About a dozen extra trees stand in Yorkshire Sculpture Park. Conspicuously tall and bald of leaves, their presence marks the arrival of Giuseppe Penone (b. 1947), a long-term admirer of this landscape.
Penone’s career began 50 years ago in the woods around Garessio, the village in Piedmont where he grew up. The young artist, who came to be associated with Arte Povera, made interventions in this growing environment. To make permanent his memory of grasping the trunk of a young tree, he attached a steel cast of his hand, impeding its growth at one spot. Half a century on, three casts of that tree, complete with this humanoid branch, stand at the entrance to YSP’s gallery space, charting six, eight and 12 years of growth.
Like Penone’s artworks, this collaboration has been long in the making. The artist first came to YSP in 1989, when it was just over a decade old. Since then it has grown to its current 500-acre sprawl, which makes it the largest sculpture park in Europe, and it has opened the Underground Gallery, which houses just over half of the works in this exhibition.
As is often the case in Penone’s indoor exhibitions, the centrepiece is a tall, or rather long, prone tree trunk. Matrix (2015) is bisected and hollowed out following the course of one growth ring. A bronze cast of the interior sits towards one end, a biomorphic form reminiscent of a surrealist object. Matrix runs through the three gallery spaces through a specially cut opening, a spine connecting Penone’s works across his career.
The undulating forms of Matrix are amplified by Propagation (1998/2018), a 16-metre-high wall drawing, a swirling pattern emanating from the whorls of the artist’s fingerprint. This analogy of skin and bark resonates throughout the exhibition. In one case, Skin of graphite – tondo I (2012), an enlarged drawing of an impression taken of the artist’s graphite-covered skin, a local genesis can be found. During his trip to Yorkshire in 1989, Penone visited a coal mine, experiencing a physical darkness that found form in slate drawings, and then in this series.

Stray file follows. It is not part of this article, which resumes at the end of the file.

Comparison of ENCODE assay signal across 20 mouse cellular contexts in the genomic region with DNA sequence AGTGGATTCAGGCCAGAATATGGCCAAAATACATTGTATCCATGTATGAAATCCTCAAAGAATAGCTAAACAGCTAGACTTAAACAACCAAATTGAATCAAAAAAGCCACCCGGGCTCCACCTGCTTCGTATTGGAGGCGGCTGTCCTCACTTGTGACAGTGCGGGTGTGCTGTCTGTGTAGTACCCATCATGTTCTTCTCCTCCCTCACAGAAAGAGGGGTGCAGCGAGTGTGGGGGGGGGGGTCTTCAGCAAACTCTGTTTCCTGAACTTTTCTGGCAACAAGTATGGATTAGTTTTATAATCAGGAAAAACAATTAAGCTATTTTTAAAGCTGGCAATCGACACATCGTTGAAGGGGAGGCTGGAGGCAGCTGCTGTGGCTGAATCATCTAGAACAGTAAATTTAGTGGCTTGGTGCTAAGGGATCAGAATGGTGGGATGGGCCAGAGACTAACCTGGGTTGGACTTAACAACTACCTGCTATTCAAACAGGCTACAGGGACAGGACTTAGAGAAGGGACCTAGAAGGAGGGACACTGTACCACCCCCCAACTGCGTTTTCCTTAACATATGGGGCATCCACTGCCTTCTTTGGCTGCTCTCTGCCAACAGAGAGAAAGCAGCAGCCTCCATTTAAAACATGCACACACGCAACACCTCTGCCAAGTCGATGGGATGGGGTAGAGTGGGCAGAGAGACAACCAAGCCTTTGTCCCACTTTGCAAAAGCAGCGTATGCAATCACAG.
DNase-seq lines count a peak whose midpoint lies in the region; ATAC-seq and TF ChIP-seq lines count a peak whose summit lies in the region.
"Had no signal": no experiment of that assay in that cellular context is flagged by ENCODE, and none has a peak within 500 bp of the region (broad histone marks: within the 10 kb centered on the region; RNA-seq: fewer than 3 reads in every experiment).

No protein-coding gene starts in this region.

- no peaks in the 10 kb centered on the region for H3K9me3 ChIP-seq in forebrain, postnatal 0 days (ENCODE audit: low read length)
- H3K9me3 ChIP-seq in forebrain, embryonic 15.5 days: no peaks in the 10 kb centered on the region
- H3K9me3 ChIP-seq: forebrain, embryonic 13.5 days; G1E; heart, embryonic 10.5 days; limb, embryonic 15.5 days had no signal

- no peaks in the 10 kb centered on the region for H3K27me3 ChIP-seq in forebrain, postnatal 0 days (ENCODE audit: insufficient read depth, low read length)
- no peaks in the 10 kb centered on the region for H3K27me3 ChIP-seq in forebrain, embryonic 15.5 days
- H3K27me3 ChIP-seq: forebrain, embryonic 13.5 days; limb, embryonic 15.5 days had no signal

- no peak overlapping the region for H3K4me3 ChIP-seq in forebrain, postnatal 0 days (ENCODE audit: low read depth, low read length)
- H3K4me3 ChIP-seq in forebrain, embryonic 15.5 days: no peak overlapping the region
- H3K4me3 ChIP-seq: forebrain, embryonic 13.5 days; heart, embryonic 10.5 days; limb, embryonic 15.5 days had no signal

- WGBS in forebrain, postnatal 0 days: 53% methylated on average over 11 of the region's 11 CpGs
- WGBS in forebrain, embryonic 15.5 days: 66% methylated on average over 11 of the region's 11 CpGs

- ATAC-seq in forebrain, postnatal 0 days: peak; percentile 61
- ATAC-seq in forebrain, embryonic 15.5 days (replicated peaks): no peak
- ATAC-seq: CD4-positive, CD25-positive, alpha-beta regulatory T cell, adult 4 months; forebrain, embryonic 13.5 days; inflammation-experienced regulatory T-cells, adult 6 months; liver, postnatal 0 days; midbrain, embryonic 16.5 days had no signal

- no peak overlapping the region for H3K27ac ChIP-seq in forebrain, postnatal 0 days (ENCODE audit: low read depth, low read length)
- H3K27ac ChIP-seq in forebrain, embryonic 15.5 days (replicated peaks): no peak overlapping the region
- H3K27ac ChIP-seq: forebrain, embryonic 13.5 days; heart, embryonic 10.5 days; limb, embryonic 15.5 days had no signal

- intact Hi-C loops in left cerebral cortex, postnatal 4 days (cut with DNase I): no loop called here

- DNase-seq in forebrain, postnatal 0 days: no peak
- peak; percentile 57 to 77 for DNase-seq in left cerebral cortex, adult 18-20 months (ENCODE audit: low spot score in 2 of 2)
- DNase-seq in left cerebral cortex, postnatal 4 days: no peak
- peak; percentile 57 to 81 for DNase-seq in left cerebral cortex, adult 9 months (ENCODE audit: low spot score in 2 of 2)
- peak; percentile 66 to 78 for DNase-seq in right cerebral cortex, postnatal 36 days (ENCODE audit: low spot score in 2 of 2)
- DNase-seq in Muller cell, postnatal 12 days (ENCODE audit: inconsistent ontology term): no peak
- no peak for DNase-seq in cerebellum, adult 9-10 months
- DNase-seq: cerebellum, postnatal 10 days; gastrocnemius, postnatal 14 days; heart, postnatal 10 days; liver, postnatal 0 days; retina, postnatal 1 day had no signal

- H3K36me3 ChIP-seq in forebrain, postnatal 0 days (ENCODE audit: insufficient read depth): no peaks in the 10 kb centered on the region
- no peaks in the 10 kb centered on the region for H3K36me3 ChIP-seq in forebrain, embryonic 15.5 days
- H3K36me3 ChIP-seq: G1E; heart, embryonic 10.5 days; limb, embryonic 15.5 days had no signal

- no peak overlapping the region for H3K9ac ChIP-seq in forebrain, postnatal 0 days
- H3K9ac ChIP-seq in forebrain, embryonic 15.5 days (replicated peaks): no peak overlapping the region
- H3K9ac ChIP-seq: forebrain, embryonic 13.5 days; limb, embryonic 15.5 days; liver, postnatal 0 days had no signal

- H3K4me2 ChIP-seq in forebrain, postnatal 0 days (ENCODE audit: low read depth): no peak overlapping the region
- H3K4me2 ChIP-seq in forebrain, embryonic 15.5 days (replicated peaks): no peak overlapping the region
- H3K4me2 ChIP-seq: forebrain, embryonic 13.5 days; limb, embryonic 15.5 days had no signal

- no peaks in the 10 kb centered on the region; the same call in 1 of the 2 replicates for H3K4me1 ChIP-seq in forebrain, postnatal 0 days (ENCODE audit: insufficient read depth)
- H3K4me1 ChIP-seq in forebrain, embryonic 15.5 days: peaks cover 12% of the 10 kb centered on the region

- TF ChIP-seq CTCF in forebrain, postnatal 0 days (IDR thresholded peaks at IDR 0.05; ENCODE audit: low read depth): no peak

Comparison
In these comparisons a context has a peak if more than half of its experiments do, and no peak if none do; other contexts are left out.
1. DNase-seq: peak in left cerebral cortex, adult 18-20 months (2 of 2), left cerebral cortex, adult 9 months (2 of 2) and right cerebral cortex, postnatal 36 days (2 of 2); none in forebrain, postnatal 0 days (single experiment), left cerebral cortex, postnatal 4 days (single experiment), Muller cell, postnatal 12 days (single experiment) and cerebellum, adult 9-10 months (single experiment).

The novelty of this exhibition for British audiences is Penone’s work beyond the gallery’s glass walls. In the gardens outside, Penone has assembled eight bronze tree works, as if they are part of a single installation. The most unexpected feature of this display is the planting of topiary shrubs around Light and shadow (2004), which mimic the spherical boulder that sits high in its branches, and the form of the large tree which is part of the existing landscape.
Beyond these manicured lawns, one of Penone’s sculptures roams free in the wilderness towards the edges of the park. Ideas of Stone – Elm (2008) is nestled in a clearing under a canopy of trees. It could easily be missed by anyone who fails to raise their eyes to the canopy, to the river stone defying gravity among bronze branches. They cup the stone like a hand, bent at the wrist, arm rising from the ground. The anthropomorphism reminds us that, like this wilderness that was landscaped in the 18th century, Penone’s works are carefully cultivated.
At the apex of manufacture and nature, and at the peak of what was once Bretton Hall’s formal gardens, is Lightning-struck tree (2012). With its trunk split open and a sublime bolt of gold leaf marking and preserving the electrical impact, this tree stands like the artist, surveying the park.
‘Giuseppe Penone: A Tree in the Wood’ is at Yorkshire Sculpture Park until 28 April 2019.